Steroids: Salt - Sugar - Sex.
Steroid hormones are essential for life. These hormones are produced by the gonades (testes and ovaries), the adrenal cortex, the placenta and the brain. Thus their function is important for sexual development and fertility (sex steroids) as well as water, salt and glucose balance of the body in stress (mineralocorticoids and glucocorticoids). Mutations in involved genes therefore cause disorders of sexual development (DSD) and congenital adrenal hyperplasia. Most genes involved in steroid biosynthesis are long known and human mutations provide an excellent model for studying their exact function in human biology. Progress has been made in genotype-phenotype and structure-function prediction by combining clinical, experimental and bioinformatic data. Recently, the importance of cofactors and modulators has been illustrated. P450 oxidoreductase (POR) is an obligate electron donor to many P450 enzymes. POR deficiency mimicks combined 21- and 17-hydroxylase deficiency and manifests with adrenal insufficiency and disordered sex development but may also affect bone development and drug metabolism and more. Steroidogenic factor 1 (SF-1) is a transcription factor regulating most genes involved in steroid biosynthesis and sex development. Heterozygote SF-1 mutations cause a wide range of DSD in 46,XY individuals and premature ovarian failure in 46,XX.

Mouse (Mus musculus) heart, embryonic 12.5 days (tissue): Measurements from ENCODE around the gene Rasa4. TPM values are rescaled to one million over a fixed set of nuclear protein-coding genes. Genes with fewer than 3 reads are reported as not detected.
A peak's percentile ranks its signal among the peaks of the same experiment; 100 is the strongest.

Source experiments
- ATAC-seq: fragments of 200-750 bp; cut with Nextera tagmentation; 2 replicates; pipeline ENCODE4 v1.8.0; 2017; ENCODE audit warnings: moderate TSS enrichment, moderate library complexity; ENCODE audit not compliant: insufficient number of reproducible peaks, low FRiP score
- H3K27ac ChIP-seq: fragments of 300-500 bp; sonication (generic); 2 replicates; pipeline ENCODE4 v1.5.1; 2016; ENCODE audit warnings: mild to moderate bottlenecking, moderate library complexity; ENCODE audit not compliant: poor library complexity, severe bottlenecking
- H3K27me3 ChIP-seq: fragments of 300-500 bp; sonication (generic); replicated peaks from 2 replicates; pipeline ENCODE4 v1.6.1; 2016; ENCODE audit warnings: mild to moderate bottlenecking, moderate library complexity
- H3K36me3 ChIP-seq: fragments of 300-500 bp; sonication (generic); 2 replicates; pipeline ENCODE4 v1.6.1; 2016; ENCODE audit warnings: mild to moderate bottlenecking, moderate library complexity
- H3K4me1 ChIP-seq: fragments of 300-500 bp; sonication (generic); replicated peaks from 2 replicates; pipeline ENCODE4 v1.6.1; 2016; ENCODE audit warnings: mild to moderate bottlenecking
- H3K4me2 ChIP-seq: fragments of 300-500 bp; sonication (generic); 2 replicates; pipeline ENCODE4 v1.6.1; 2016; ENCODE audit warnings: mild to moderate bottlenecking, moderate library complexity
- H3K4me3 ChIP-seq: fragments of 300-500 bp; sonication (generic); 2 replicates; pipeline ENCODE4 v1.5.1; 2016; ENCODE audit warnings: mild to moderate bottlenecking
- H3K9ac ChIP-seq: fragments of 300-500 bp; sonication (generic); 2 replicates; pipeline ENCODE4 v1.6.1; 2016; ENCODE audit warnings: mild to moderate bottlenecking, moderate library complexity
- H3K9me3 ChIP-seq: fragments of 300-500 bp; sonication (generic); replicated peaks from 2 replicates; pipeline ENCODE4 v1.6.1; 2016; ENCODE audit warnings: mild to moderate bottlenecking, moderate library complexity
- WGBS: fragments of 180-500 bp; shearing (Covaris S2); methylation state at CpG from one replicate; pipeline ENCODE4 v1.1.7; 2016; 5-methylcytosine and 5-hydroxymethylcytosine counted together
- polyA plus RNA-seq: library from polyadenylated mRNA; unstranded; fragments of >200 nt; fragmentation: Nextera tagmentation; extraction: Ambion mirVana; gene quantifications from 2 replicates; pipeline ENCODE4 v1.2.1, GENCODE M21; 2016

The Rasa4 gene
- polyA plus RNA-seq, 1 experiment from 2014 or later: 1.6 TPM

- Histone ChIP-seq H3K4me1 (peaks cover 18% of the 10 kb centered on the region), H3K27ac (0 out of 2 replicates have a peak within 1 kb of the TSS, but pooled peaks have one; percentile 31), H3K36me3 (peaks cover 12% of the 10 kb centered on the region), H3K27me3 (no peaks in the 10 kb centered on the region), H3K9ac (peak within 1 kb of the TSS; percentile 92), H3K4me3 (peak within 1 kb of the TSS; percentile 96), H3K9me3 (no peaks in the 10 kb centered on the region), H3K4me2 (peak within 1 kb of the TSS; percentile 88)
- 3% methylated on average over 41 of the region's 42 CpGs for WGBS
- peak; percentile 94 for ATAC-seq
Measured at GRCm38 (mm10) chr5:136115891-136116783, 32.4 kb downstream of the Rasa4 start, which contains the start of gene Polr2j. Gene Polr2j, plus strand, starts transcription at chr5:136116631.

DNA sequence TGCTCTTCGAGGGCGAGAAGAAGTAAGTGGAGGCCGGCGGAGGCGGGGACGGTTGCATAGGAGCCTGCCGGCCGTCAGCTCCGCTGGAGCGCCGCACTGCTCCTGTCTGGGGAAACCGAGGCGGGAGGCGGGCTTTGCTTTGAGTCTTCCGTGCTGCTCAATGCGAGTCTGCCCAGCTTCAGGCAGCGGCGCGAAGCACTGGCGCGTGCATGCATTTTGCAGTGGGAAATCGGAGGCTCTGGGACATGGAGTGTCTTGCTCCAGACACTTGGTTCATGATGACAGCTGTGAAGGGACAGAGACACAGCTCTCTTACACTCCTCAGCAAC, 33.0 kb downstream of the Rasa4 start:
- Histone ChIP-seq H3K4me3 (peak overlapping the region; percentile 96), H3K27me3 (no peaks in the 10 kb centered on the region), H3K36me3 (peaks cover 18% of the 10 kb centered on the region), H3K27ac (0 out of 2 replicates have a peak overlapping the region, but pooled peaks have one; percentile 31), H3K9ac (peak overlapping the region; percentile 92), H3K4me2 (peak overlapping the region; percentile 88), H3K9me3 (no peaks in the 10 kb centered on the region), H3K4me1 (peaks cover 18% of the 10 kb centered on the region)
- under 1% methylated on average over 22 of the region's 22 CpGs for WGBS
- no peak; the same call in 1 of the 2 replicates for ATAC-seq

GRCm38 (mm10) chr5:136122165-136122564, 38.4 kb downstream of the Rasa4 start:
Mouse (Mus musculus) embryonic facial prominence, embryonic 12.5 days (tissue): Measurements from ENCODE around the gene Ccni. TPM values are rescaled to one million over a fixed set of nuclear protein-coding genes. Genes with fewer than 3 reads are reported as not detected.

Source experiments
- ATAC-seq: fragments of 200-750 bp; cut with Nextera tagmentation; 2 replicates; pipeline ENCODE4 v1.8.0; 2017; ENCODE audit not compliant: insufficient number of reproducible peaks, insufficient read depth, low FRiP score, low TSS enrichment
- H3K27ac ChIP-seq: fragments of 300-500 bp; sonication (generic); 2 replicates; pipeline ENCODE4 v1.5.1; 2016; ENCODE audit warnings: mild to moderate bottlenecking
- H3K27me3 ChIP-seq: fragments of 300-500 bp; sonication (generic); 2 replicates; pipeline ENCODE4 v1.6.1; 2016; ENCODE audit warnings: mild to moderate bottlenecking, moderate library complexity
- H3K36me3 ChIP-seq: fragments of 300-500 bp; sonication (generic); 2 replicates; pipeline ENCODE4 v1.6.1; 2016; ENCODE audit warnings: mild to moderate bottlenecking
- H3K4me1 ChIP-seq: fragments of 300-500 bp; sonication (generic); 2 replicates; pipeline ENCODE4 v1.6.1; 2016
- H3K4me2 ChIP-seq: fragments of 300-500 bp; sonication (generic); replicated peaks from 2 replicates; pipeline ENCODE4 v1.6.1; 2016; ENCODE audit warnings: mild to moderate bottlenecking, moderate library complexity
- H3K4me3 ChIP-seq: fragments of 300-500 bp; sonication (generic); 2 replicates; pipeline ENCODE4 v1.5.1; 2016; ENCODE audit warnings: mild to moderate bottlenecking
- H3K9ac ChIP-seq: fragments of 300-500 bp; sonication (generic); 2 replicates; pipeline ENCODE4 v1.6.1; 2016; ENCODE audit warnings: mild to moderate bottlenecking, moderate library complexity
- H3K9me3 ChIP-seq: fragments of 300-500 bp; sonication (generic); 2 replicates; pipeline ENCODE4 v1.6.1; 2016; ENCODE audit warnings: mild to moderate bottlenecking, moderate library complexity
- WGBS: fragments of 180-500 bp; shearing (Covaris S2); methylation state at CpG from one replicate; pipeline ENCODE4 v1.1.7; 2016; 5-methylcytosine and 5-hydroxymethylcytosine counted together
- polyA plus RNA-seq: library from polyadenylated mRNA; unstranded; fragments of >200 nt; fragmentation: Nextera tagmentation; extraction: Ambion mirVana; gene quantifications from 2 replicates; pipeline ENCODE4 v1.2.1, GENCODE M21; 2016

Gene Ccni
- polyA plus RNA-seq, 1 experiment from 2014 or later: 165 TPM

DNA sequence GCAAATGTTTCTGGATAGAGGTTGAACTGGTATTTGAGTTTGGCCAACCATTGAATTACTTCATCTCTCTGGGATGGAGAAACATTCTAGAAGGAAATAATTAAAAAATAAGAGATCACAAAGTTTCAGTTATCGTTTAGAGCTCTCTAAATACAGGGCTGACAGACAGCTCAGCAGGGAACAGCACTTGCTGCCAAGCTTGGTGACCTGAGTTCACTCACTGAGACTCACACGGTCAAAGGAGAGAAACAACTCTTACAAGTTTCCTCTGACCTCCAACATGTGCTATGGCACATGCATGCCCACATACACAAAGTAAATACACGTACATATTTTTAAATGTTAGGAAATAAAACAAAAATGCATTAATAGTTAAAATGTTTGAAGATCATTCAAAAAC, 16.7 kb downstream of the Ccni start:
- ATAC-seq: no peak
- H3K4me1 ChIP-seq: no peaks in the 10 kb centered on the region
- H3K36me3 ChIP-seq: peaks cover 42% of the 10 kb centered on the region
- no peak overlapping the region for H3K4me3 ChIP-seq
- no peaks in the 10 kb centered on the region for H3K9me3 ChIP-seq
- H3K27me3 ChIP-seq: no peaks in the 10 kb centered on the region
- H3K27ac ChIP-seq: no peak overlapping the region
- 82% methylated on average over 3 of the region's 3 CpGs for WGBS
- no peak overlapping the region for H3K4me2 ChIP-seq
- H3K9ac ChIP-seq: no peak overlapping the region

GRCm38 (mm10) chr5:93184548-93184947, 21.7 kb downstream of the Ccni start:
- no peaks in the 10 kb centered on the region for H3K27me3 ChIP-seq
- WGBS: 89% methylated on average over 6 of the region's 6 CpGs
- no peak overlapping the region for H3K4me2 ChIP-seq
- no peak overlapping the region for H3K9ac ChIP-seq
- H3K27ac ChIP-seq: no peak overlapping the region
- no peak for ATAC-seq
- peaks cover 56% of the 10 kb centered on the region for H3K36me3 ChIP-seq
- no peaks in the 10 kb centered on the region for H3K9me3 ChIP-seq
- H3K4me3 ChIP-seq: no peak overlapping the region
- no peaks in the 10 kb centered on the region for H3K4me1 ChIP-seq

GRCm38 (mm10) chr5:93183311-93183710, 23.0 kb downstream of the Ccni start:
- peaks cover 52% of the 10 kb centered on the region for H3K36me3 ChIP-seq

Because SF-1 mutations cause this broad spectrum of disease which we still do not fully understand, co-regulators may exist and are currently searched for.
Investigador de contacte:
Dra. Laura Audí